Overview of Mammography and its Importance
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Published: Tue, 24 Jul 2018
Mammography is the radiographic imaging of the breasts. It is a special diagnostic and screening tool of the human breasts. A mammography is done with specific x-ray equipment which is able to find tumors too small to be felt. Mammography examination’s ultimate goal is the early detection of breast cancer, typically through detection of characteristics masses and / or micro calcifications. A mammogram is the best radiographic method available for early breasts cancer detection. It is ideal and indispensable for women above the age of 40 years old, for whom the risk of breast cancer is increased. Like x-rays, mammogram uses doses of ionizing radiation to create images but at lower dose amplitude-x-rays (most often around 0.7mSv). Radiologists then analyze the produced images for any abnormalities. A longer wavelength x-rays (typically Mo-K) is normally used for mammogram compared to those used in radiography of bones. Like many other medical tests, mammograms are not 100% accurate. Therefore, a regular mammogram scheduling is needed to detect any early breasts changes before any obvious signs or symptoms show up. It is also scientifically proven that mammogram can reduce breast cancer mortality rate by more than a third. Despite its function in early detection of breast cancer, mammography has a false-negative (missed cancer) rate of at least ten percent. This is due to the dense tissue obscuring the cancer and the large overlap of cancer appearance in mammograms with normal tissues appearance.
Mammography first started in 1960s. However, modern mammography has only existed since 1969 when the first x-ray unit dedicated to breasts imaging was made available to the public. Such examination as a screening device became standard practice by the year of 1976. Mammography then continues to improve as lower dose of radiation able to detect smaller potential problem earlier. Throughout the years, mammography has made advances to further improve its diagnostic ability. Digital mammography and computer aided detection are two examples of recent advances in the field of mammography. Digital mammography, also known as full field digital mammography (FFDM), is a mammography system in which solid-state detectors that convert x-rays to electrical signals replace the conventional x-ray film. These detectors are similar to those found in digital cameras where electrical signals produced are used to create images of breasts which are then projected on a computer screen or printed on a special film similar to conventional mammograms. A digital mammogram is essentially the same as a conventional film screen mammogram. Computer aided detection (CAD) systems help to detect abnormalities by using computer software. A digitized mammographic image that can be obtained either from a digitally acquired mammogram or a conventional film mammogram is used by the computer aided systems. The computer software then searches for abnormal areas of mass, density or calcification that may indicate the presence of cancer. It highlights the abnormal areas on the images, alerting the radiologists to the need of further analysis.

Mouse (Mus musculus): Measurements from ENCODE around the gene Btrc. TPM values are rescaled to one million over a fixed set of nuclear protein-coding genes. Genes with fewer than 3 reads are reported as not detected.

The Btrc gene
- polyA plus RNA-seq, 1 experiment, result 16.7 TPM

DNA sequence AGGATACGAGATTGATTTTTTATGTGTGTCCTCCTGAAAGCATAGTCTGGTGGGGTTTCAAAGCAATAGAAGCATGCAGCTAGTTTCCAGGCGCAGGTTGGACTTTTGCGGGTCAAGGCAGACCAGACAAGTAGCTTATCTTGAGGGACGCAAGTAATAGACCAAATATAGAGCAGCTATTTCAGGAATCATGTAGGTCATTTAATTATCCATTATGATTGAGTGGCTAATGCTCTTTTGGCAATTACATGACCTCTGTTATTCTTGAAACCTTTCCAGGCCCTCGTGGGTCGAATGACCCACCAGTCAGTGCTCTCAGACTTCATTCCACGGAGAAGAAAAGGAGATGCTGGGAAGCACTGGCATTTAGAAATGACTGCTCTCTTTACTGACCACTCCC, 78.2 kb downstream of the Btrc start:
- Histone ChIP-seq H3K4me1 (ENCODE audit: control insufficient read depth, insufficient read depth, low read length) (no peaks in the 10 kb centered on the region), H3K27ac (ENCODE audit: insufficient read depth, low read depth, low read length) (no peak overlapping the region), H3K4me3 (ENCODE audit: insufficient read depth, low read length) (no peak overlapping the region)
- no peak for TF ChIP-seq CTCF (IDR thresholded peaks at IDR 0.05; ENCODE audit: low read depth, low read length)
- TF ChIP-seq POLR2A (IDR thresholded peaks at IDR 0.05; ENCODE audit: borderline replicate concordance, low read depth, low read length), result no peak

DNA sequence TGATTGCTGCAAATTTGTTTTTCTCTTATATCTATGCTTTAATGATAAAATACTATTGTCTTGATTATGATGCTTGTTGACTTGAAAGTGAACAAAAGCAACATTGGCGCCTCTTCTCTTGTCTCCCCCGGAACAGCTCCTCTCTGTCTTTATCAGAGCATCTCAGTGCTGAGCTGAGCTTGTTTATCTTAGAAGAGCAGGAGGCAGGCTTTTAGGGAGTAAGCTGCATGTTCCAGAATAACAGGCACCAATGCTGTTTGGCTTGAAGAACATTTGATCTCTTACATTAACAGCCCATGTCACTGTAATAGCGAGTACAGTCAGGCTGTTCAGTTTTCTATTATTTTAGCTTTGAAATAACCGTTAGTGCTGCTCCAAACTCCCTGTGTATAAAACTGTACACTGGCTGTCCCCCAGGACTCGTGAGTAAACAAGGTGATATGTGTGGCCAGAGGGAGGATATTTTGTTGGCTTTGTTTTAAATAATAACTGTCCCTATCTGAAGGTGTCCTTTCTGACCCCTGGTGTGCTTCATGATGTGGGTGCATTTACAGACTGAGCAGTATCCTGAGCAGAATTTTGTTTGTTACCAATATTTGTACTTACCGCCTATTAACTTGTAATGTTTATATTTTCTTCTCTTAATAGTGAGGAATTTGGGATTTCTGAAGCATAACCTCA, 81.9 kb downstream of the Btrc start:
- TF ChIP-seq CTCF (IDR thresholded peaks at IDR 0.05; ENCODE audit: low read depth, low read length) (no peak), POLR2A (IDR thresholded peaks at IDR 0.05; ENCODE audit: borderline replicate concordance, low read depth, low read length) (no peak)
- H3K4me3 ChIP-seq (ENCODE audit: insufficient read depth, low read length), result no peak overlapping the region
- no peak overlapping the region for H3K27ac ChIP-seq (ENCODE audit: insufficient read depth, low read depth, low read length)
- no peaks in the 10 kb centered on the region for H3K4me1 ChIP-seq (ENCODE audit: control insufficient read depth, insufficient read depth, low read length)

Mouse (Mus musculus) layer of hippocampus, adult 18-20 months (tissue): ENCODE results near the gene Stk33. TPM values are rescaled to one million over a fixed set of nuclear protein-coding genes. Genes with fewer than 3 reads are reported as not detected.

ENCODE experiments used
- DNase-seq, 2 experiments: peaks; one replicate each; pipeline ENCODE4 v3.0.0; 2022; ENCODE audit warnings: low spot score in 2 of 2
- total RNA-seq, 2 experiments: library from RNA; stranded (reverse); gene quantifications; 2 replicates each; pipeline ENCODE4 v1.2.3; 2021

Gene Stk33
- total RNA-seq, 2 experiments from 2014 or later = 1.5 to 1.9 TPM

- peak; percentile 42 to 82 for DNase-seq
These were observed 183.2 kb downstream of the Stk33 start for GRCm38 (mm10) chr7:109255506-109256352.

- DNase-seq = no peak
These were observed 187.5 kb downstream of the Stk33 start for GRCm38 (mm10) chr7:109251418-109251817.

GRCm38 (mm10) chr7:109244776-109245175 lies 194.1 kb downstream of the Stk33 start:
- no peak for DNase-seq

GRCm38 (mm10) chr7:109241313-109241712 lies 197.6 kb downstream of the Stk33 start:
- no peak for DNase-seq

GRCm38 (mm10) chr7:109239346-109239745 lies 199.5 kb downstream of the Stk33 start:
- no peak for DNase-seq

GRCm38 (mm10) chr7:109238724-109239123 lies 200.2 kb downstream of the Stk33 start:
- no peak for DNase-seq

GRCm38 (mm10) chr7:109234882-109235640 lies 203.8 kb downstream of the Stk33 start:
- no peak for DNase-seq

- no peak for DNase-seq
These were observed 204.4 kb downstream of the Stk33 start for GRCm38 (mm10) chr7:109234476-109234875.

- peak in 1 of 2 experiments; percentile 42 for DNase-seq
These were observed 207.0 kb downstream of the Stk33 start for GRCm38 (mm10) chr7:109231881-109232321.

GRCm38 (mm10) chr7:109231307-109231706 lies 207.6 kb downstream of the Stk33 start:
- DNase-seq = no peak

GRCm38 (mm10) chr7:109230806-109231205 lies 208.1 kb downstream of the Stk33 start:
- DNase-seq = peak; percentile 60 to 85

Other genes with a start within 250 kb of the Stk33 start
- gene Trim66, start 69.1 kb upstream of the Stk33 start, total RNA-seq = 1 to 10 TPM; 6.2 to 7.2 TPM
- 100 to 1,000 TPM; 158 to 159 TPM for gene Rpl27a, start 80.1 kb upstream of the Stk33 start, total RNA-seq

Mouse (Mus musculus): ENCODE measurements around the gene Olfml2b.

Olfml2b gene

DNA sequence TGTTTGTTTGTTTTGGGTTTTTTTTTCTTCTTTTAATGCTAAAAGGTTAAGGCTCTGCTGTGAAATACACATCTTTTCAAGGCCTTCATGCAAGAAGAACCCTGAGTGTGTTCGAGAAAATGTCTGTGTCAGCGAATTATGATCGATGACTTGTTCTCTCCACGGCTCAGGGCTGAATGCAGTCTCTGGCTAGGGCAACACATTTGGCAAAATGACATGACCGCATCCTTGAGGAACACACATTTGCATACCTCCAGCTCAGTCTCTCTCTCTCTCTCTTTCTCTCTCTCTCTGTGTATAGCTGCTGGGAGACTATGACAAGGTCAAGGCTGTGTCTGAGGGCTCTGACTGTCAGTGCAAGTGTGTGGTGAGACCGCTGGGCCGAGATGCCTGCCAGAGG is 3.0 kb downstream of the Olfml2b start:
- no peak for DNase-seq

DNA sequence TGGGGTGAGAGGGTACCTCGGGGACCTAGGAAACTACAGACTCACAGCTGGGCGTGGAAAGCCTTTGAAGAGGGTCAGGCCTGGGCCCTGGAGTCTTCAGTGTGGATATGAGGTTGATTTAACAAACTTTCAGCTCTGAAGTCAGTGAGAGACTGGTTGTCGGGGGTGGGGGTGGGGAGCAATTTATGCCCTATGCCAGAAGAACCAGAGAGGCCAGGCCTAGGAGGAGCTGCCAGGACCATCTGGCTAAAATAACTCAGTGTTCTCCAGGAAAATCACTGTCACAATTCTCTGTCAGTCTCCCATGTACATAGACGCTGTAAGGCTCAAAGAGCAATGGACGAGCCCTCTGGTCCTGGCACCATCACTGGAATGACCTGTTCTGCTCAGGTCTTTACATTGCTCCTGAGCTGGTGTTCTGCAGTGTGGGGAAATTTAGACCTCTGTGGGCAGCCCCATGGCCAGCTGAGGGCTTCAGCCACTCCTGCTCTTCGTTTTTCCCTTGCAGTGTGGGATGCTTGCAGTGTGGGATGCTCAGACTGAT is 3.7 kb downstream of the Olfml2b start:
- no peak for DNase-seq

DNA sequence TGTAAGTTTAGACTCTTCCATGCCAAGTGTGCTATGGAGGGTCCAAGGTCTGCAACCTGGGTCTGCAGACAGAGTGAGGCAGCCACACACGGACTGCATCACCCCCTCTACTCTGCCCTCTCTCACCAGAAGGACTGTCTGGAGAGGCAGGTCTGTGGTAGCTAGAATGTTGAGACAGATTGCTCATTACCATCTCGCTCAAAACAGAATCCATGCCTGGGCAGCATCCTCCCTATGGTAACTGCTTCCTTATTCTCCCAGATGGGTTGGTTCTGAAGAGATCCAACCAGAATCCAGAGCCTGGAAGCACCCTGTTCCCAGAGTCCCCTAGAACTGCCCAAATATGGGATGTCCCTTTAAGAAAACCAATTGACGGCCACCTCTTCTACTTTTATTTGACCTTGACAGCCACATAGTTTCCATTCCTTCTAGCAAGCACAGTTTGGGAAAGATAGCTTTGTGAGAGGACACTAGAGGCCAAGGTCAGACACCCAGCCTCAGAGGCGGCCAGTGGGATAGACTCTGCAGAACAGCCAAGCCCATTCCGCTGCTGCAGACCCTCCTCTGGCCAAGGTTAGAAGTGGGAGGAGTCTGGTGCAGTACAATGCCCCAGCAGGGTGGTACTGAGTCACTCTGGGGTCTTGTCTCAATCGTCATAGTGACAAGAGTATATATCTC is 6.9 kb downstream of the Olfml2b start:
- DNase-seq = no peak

A special mammography machine is used for the screening of breasts. The machine comprises of an x-ray tube connected to a breasts support which houses the film cassette or imaging device on a C shaped arm, with moveable compression paddle between the two. There are few standard functional requirements for the mammography machine in order to produce a good quality image. The high voltage generator of mammography machine shall supply a near direct current high voltage with ripple less than 5 percent. Most modern mammography machines have a automatic selection for kilo voltage (kVp) output in order to optimize contrast. The generator produces a constant potential and the high voltage applied to the tube must be from 22 to 35kVp in increments of 1kVp. The focal spot size of mammography machine should be as small as possible to ensure adequate resolution. A focal spot size of 0.3mm is recommendable for general mammography and 0.1mm (small focus) for magnification views. The tube current of mammography machine should be set as high as possible in order to minimize exposure time and thus reducing the likelihood of motion artifact. A moving grid with grid factor of less than 2.5 at 30 kVp is essential to ensure optimum image quality. An automatic exposure control (AEC) is important in mammography machine. This is due to the wide variation in breasts sizes and compositions. There is little scope for mAs selection errors as there is a need for high radiographic contrast and consequently the system has low latitude. As for image recording material, most of the mammography facilities are still utilizing traditional cassettes, intensifying screens and single emulsion film with processing being taking place. Mammography usually uses cassette containing a single intensifying screen and the film which is usually green sensitive has a single emulsion layer. Both these equipment are essential to give optimum resolution. A mammography film requires high spatial resolution. It should has enough speed to ensure that the dose is acceptable without being so fast that it causes visible quantum mottle and high contrast with enough latitude to show both dense glandular tissue and the skin edge. Quality control, assurance programs and strict processing parameters are vital to ensure the standard in film quality is not compromised. Any reduction in film quality may lead to misinterpretation of image and incorrect diagnosis. In the modern days, digital mammography is slowing making its way to the imaging field. This modern modality has some advantages over the conventional film mammography. The examination time and time between examining patients decreases as chemical processing and changeover of cassette is no longer necessary. Markers can be applied on image digitally. Images produced can also be manipulated. One of the major advantages of image manipulation is the ability for image magnification with significantly less unsharpness compared to those associated with macro or magnification images that are sometimes required to demonstrate suspicious areas already seen on mammograms. Unlike the conventional magnification views, digital magnification does not involve an additional exposure to radiation.